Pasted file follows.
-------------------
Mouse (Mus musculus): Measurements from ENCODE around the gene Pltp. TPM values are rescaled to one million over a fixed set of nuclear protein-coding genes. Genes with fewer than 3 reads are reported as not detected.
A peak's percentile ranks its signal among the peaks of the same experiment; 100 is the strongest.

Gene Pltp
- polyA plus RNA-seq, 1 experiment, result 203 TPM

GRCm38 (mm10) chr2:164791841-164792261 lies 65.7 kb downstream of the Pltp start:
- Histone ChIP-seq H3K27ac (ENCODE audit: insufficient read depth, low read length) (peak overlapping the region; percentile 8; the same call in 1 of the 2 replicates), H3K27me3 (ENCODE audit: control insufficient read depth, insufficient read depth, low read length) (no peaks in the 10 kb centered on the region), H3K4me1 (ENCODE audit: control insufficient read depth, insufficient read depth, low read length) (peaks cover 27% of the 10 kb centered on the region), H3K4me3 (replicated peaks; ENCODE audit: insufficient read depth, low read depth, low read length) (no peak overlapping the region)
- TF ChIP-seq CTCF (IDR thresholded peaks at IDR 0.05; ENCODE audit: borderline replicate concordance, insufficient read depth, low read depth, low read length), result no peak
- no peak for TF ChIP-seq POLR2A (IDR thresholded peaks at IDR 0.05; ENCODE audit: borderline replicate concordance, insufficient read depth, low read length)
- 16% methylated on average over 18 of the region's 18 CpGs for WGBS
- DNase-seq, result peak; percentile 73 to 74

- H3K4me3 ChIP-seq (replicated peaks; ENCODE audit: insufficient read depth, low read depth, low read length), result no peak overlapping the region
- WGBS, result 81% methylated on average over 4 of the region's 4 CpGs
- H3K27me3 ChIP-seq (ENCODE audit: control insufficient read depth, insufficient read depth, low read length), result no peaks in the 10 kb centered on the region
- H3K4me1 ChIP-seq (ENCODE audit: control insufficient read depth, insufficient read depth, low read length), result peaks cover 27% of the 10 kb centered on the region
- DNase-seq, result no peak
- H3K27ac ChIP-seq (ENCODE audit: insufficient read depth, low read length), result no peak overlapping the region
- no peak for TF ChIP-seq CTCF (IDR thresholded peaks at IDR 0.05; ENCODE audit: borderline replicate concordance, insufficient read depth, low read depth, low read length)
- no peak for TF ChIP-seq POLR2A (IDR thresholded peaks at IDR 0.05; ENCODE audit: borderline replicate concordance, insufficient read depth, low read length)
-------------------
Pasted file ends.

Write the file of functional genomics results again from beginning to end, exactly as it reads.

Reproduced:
Mouse (Mus musculus): Measurements from ENCODE around the gene Pltp. TPM values are rescaled to one million over a fixed set of nuclear protein-coding genes. Genes with fewer than 3 reads are reported as not detected.
A peak's percentile ranks its signal among the peaks of the same experiment; 100 is the strongest.

Gene Pltp
- polyA plus RNA-seq, 1 experiment, result 203 TPM

GRCm38 (mm10) chr2:164791841-164792261 lies 65.7 kb downstream of the Pltp start:
- Histone ChIP-seq H3K27ac (ENCODE audit: insufficient read depth, low read length) (peak overlapping the region; percentile 8; the same call in 1 of the 2 replicates), H3K27me3 (ENCODE audit: control insufficient read depth, insufficient read depth, low read length) (no peaks in the 10 kb centered on the region), H3K4me1 (ENCODE audit: control insufficient read depth, insufficient read depth, low read length) (peaks cover 27% of the 10 kb centered on the region), H3K4me3 (replicated peaks; ENCODE audit: insufficient read depth, low read depth, low read length) (no peak overlapping the region)
- TF ChIP-seq CTCF (IDR thresholded peaks at IDR 0.05; ENCODE audit: borderline replicate concordance, insufficient read depth, low read depth, low read length), result no peak
- no peak for TF ChIP-seq POLR2A (IDR thresholded peaks at IDR 0.05; ENCODE audit: borderline replicate concordance, insufficient read depth, low read length)
- 16% methylated on average over 18 of the region's 18 CpGs for WGBS
- DNase-seq, result peak; percentile 73 to 74

- H3K4me3 ChIP-seq (replicated peaks; ENCODE audit: insufficient read depth, low read depth, low read length), result no peak overlapping the region
- WGBS, result 81% methylated on average over 4 of the region's 4 CpGs
- H3K27me3 ChIP-seq (ENCODE audit: control insufficient read depth, insufficient read depth, low read length), result no peaks in the 10 kb centered on the region
- H3K4me1 ChIP-seq (ENCODE audit: control insufficient read depth, insufficient read depth, low read length), result peaks cover 27% of the 10 kb centered on the region
- DNase-seq, result no peak
- H3K27ac ChIP-seq (ENCODE audit: insufficient read depth, low read length), result no peak overlapping the region
- no peak for TF ChIP-seq CTCF (IDR thresholded peaks at IDR 0.05; ENCODE audit: borderline replicate concordance, insufficient read depth, low read depth, low read length)
- no peak for TF ChIP-seq POLR2A (IDR thresholded peaks at IDR 0.05; ENCODE audit: borderline replicate concordance, insufficient read depth, low read length)